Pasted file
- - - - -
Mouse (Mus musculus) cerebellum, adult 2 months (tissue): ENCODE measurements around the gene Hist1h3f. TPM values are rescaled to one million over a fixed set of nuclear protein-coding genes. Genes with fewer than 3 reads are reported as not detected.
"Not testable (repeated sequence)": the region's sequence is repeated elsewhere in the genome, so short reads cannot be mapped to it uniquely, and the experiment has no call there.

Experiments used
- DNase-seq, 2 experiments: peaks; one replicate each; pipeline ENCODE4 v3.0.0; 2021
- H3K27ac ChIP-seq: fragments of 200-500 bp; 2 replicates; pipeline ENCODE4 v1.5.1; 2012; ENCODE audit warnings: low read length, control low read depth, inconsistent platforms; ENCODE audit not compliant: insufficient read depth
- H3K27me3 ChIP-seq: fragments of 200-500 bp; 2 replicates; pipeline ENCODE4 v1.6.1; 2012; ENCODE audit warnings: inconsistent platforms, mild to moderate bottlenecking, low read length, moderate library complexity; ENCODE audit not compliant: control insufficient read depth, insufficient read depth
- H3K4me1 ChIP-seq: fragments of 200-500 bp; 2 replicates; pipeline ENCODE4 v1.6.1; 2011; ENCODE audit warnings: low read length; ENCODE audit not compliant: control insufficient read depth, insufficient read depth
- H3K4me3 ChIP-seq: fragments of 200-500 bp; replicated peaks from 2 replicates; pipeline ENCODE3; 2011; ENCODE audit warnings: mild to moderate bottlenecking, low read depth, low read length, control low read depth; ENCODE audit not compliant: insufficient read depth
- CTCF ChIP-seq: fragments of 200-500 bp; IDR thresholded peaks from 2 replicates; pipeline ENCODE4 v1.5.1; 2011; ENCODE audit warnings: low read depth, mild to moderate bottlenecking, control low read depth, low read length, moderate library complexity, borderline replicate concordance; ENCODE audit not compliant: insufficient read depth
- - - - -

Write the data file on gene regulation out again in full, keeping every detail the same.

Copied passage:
Mouse (Mus musculus) cerebellum, adult 2 months (tissue): ENCODE measurements around the gene Hist1h3f. TPM values are rescaled to one million over a fixed set of nuclear protein-coding genes. Genes with fewer than 3 reads are reported as not detected.
"Not testable (repeated sequence)": the region's sequence is repeated elsewhere in the genome, so short reads cannot be mapped to it uniquely, and the experiment has no call there.

Experiments used
- DNase-seq, 2 experiments: peaks; one replicate each; pipeline ENCODE4 v3.0.0; 2021
- H3K27ac ChIP-seq: fragments of 200-500 bp; 2 replicates; pipeline ENCODE4 v1.5.1; 2012; ENCODE audit warnings: low read length, control low read depth, inconsistent platforms; ENCODE audit not compliant: insufficient read depth
- H3K27me3 ChIP-seq: fragments of 200-500 bp; 2 replicates; pipeline ENCODE4 v1.6.1; 2012; ENCODE audit warnings: inconsistent platforms, mild to moderate bottlenecking, low read length, moderate library complexity; ENCODE audit not compliant: control insufficient read depth, insufficient read depth
- H3K4me1 ChIP-seq: fragments of 200-500 bp; 2 replicates; pipeline ENCODE4 v1.6.1; 2011; ENCODE audit warnings: low read length; ENCODE audit not compliant: control insufficient read depth, insufficient read depth
- H3K4me3 ChIP-seq: fragments of 200-500 bp; replicated peaks from 2 replicates; pipeline ENCODE3; 2011; ENCODE audit warnings: mild to moderate bottlenecking, low read depth, low read length, control low read depth; ENCODE audit not compliant: insufficient read depth
- CTCF ChIP-seq: fragments of 200-500 bp; IDR thresholded peaks from 2 replicates; pipeline ENCODE4 v1.5.1; 2011; ENCODE audit warnings: low read depth, mild to moderate bottlenecking, control low read depth, low read length, moderate library complexity, borderline replicate concordance; ENCODE audit not compliant: insufficient read depth